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For Benefits Intermediaries, Voluntary Spells Opportunity

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More and more employers are recognizing that voluntary benefits allow them to enhance their benefits offerings and provide employees more choices without incurring significant additional expenses or administrative burdens.

As we approach the fall benefits open enrollment season, workplace demand for voluntary benefits is stronger than ever. According to the 2005 MetLife Employee Benefits Trend Study, roughly one-third of all employees would like their employers to offer more voluntary benefits.

Driving employees’ growing appetite for these products is the desire for convenience. They often view protection and savings products that they purchase at work and pay for on their own more favorably than they do products that they buy independently. According to the survey, they cite “the convenience of payroll deduction” (63%) and the ability to “sign up for insurance without going through medical exams” (48%) as particularly important.

Interest varies by life stage

Young families express a stronger interest in voluntary benefits than do their peers. MetLife found 44% of employees with children under 6 want a broader range of voluntary offerings at the workplace, compared with 34% of employees overall. Among singles, boomers and pre-retirees, roughly one-third of employees in each of these groups want access to a broader range of voluntary benefits.

Like employees, employers favor voluntary benefits for their convenience and ease of administration. Of the employers surveyed, 33% view voluntary offerings as a cost-effective way to meet the diverse needs of employees, and 32% believe these offerings enhance the attractiveness of a company’s overall benefits package. Overall, 53% of the employers surveyed make voluntary benefits available to their employees. The largest employers lead the pack, with 68% of companies with 5,000 to 24,999 employees offering voluntary benefits, compared with 40% of companies with 2 to 49 employees and 43% of those with 2 to 99 employees.

Effective education is key

While employees’ appetite for workplace products continues to grow, their confidence in making the right decisions for themselves or their families is on the decline.

“Having enough money to pay bills during a period of sudden income loss” topped the list of employees’ financial concerns. Among boomers, 52% are concerned that they are behind schedule in their retirement savings. Singles and young families in particular are living paycheck to paycheck, and only about one-third of each segment understands which benefits options best meet their needs.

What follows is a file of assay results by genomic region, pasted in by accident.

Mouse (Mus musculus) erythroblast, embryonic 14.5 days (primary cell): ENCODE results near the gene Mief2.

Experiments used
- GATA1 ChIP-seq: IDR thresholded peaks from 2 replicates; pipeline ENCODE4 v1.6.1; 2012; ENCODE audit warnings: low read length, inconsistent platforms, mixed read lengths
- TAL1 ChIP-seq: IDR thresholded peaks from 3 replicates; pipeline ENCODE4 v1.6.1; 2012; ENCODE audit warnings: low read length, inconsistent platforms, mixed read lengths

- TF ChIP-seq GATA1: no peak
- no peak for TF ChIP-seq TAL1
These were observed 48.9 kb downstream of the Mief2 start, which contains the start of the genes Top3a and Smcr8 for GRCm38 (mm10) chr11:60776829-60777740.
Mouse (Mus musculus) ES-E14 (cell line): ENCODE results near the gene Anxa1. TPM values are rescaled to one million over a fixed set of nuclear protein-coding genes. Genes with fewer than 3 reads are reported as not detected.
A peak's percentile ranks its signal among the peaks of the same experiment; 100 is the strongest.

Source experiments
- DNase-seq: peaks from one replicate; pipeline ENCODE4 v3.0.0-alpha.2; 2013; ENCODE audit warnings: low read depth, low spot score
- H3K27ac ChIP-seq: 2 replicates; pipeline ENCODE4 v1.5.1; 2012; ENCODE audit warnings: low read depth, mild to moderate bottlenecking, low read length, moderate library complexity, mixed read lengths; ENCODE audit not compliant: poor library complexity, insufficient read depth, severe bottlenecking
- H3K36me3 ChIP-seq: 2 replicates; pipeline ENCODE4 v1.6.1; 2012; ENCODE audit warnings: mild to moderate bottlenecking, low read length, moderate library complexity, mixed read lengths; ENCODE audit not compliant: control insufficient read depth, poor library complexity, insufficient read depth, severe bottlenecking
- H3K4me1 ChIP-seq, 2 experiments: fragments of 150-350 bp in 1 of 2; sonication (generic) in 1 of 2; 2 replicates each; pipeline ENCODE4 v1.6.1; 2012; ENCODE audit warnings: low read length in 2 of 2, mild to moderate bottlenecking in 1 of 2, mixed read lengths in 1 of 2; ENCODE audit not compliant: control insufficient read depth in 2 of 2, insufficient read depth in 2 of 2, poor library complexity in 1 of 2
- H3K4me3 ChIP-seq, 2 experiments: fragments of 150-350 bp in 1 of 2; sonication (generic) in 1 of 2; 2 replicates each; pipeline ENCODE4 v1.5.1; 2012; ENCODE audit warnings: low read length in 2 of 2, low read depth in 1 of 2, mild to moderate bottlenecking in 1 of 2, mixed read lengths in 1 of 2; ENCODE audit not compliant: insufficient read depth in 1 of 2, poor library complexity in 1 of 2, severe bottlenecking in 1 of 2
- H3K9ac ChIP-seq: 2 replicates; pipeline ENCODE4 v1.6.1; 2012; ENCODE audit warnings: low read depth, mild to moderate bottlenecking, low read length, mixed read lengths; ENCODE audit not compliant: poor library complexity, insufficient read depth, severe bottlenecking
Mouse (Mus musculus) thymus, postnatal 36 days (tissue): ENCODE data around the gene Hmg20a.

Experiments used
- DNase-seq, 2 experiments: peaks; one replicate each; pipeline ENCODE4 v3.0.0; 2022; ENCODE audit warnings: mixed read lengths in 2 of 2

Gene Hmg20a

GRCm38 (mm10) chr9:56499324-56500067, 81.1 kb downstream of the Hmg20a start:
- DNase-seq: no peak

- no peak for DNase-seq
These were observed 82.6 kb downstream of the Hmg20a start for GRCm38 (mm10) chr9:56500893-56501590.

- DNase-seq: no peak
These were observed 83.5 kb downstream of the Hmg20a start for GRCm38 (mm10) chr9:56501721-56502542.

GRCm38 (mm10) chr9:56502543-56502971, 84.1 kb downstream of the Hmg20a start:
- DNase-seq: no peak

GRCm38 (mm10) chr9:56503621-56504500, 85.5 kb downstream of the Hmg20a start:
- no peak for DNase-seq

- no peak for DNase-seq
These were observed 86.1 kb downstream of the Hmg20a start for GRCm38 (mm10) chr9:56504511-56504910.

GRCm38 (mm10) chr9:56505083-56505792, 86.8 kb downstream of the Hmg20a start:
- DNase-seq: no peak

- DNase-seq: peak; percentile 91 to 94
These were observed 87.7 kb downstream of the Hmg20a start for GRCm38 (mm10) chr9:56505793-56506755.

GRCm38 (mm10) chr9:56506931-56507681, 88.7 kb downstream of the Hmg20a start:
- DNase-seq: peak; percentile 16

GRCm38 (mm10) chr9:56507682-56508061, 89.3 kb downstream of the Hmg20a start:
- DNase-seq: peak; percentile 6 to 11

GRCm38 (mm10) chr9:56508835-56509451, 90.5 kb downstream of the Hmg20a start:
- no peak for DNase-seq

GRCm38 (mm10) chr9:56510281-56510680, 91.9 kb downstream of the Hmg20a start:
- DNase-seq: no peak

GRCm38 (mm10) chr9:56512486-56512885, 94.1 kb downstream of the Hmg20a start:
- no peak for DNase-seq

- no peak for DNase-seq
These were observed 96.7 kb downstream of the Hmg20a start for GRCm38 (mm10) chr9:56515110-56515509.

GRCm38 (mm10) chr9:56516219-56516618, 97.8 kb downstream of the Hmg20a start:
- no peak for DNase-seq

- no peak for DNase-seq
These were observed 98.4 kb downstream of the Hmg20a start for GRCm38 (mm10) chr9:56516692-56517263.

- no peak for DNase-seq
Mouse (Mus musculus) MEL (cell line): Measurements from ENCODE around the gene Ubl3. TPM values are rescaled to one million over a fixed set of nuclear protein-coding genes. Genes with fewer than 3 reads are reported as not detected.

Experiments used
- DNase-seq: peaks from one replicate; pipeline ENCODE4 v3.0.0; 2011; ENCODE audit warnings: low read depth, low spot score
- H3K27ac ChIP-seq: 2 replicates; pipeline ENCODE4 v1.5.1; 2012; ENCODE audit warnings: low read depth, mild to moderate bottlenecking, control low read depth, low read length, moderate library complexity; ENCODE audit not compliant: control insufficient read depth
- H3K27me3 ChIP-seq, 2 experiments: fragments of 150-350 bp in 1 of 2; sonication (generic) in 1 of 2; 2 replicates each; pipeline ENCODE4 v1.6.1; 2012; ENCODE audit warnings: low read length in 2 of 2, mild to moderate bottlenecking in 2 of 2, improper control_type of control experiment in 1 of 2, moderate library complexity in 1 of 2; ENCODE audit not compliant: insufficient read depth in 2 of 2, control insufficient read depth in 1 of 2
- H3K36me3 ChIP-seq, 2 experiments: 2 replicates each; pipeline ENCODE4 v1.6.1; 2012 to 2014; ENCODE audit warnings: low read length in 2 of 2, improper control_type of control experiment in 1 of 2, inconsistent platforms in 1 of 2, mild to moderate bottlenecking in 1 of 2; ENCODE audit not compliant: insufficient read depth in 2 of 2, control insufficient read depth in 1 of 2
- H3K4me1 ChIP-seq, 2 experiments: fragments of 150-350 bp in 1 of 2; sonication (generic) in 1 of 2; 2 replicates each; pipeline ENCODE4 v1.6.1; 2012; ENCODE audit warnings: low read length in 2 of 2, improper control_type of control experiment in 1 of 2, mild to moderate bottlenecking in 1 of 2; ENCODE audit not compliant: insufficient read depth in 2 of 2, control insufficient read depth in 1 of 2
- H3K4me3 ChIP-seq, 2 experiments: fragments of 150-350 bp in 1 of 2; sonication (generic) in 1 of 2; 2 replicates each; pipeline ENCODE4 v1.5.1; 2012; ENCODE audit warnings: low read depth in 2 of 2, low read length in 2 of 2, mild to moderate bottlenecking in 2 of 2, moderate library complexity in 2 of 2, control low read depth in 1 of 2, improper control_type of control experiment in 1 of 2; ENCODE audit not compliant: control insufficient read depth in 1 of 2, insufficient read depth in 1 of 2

More on this topic

At a time when employees are so hungry for advice about benefits that they are increasingly selecting and financing them on their own, employers are wrestling with other challenges. When asked to rank senior management’s top benefits-related concerns, employers cited healthcare costs (81%) as number one. In terms of overall benefits objectives, only 14% of employers identified “helping employees make better benefits decisions” as most important.

As a result, just 30% of employees say they feel their company effectively educates them on benefits options so that they can select the ones that best meet their needs. Singles (17%) feel much less educated than preretirees (62%).

Employers concur: Only 30% believe their benefits communications programs effectively reach every employee in the channel the employees prefer.

Education and communications

While 52% of employers distribute a package of communications materials in the workplace, 42% of the HR and benefits executives surveyed would prefer that employees initially obtain information on benefits via group meetings led by an insurance company representative at the workplace.

Employees agree, saying they would prefer to meet with an insurance company representative either in a group setting (33%) or individually (30%) at the workplace to obtain information about benefits.

However, interest varies by life stage. For instance, baby boomers (34%) and singles (34%) are more interested in group meetings with insurance company representatives than are pre-retirees (29%), while young families (28%) and singles (24%) are more interested in receiving benefits information via the Internet or employer intranet than are pre-retirees (14%).

Across all life-stages, one trend is clear: Employees as well as employers have a strong appetite for voluntary benefits, and many would welcome a wider range of offerings.

For intermediaries selling voluntary benefits in the workplace, this trend spells opportunity. Employers are eager to partner with brokers and agents who can offer turnkey voluntary benefits packages that require minimal administration and coordination on their behalf. To deliver on this opportunity, intermediaries need to work with employers to satisfy employees’ growing demand for advice and guidance. For those that meet this demand, the rewards are clear: access to a large and growing market of employee-customers who are looking to the workplace for their protection and savings needs.